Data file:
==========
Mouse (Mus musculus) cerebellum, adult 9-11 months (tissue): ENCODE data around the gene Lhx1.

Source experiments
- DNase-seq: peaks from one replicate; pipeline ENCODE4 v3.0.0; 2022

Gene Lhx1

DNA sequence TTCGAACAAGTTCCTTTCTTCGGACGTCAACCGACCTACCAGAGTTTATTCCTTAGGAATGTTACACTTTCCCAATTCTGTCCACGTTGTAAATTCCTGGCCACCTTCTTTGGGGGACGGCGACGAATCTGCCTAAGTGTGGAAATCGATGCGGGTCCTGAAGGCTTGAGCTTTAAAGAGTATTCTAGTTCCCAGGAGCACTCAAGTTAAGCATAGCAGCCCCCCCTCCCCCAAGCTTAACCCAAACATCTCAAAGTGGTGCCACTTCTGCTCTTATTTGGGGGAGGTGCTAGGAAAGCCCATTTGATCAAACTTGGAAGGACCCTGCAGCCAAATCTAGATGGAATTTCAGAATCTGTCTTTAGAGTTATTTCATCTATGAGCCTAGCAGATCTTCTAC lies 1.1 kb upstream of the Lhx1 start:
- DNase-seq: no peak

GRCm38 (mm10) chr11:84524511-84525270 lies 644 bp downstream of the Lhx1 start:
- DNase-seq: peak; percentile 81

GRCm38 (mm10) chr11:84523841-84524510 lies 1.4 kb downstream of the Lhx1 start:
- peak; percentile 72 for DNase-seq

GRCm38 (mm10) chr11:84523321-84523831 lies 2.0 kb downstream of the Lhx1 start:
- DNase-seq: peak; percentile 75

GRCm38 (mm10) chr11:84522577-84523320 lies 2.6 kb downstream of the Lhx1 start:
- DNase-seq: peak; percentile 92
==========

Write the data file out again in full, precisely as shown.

Mouse (Mus musculus) cerebellum, adult 9-11 months (tissue): ENCODE data around the gene Lhx1.

Source experiments
- DNase-seq: peaks from one replicate; pipeline ENCODE4 v3.0.0; 2022

Gene Lhx1

DNA sequence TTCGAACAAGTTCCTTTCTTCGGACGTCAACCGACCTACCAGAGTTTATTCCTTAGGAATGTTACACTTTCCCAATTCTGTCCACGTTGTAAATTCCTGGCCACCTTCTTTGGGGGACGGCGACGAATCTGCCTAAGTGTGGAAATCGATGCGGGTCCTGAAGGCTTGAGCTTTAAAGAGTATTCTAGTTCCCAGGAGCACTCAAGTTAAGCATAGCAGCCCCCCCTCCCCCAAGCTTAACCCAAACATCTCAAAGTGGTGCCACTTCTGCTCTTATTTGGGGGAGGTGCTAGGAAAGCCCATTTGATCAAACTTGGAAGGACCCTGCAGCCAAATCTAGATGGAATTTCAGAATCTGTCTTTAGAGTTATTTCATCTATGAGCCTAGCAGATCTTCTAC lies 1.1 kb upstream of the Lhx1 start:
- DNase-seq: no peak

GRCm38 (mm10) chr11:84524511-84525270 lies 644 bp downstream of the Lhx1 start:
- DNase-seq: peak; percentile 81

GRCm38 (mm10) chr11:84523841-84524510 lies 1.4 kb downstream of the Lhx1 start:
- peak; percentile 72 for DNase-seq

GRCm38 (mm10) chr11:84523321-84523831 lies 2.0 kb downstream of the Lhx1 start:
- DNase-seq: peak; percentile 75

GRCm38 (mm10) chr11:84522577-84523320 lies 2.6 kb downstream of the Lhx1 start:
- DNase-seq: peak; percentile 92